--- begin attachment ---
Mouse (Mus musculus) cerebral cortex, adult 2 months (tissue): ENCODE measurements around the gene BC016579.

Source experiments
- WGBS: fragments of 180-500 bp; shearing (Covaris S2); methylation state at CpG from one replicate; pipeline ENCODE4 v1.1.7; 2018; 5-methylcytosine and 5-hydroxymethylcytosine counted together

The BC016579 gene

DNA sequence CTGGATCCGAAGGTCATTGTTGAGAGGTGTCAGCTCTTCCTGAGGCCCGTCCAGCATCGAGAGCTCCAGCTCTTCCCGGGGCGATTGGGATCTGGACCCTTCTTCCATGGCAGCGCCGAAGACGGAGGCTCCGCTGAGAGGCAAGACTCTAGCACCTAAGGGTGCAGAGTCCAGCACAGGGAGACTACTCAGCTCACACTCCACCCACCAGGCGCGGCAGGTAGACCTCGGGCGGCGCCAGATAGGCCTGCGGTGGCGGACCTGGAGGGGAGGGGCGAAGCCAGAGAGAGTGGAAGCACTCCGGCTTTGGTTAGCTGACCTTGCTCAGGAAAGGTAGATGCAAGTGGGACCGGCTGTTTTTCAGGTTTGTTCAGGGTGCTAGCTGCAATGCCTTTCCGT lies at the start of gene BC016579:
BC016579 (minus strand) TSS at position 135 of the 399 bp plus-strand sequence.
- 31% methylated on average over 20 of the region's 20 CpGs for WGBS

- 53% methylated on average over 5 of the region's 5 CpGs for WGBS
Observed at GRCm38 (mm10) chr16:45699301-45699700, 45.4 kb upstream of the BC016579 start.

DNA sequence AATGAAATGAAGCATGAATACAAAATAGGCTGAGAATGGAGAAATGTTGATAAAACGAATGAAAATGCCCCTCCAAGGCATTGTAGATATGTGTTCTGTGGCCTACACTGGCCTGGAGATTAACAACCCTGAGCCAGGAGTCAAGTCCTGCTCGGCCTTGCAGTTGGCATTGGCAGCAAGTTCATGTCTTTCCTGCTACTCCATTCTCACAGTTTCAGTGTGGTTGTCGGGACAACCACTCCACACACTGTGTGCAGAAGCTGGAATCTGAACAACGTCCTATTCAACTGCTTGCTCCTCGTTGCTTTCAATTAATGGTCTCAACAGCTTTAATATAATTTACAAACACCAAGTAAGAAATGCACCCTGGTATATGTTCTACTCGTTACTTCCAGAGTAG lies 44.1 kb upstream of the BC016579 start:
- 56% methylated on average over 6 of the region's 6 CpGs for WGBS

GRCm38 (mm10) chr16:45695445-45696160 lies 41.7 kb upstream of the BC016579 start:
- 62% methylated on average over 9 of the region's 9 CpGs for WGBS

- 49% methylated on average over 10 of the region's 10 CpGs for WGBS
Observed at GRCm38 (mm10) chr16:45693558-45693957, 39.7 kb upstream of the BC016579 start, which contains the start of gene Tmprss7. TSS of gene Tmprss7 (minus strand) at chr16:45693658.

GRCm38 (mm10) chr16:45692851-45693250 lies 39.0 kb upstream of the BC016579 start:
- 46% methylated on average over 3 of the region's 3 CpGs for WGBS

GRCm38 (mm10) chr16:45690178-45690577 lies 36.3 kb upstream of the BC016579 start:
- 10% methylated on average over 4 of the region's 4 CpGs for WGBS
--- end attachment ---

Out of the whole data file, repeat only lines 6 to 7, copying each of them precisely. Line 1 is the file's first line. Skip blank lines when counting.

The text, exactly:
BC016579 (minus strand) TSS at position 135 of the 399 bp plus-strand sequence.
- 31% methylated on average over 20 of the region's 20 CpGs for WGBS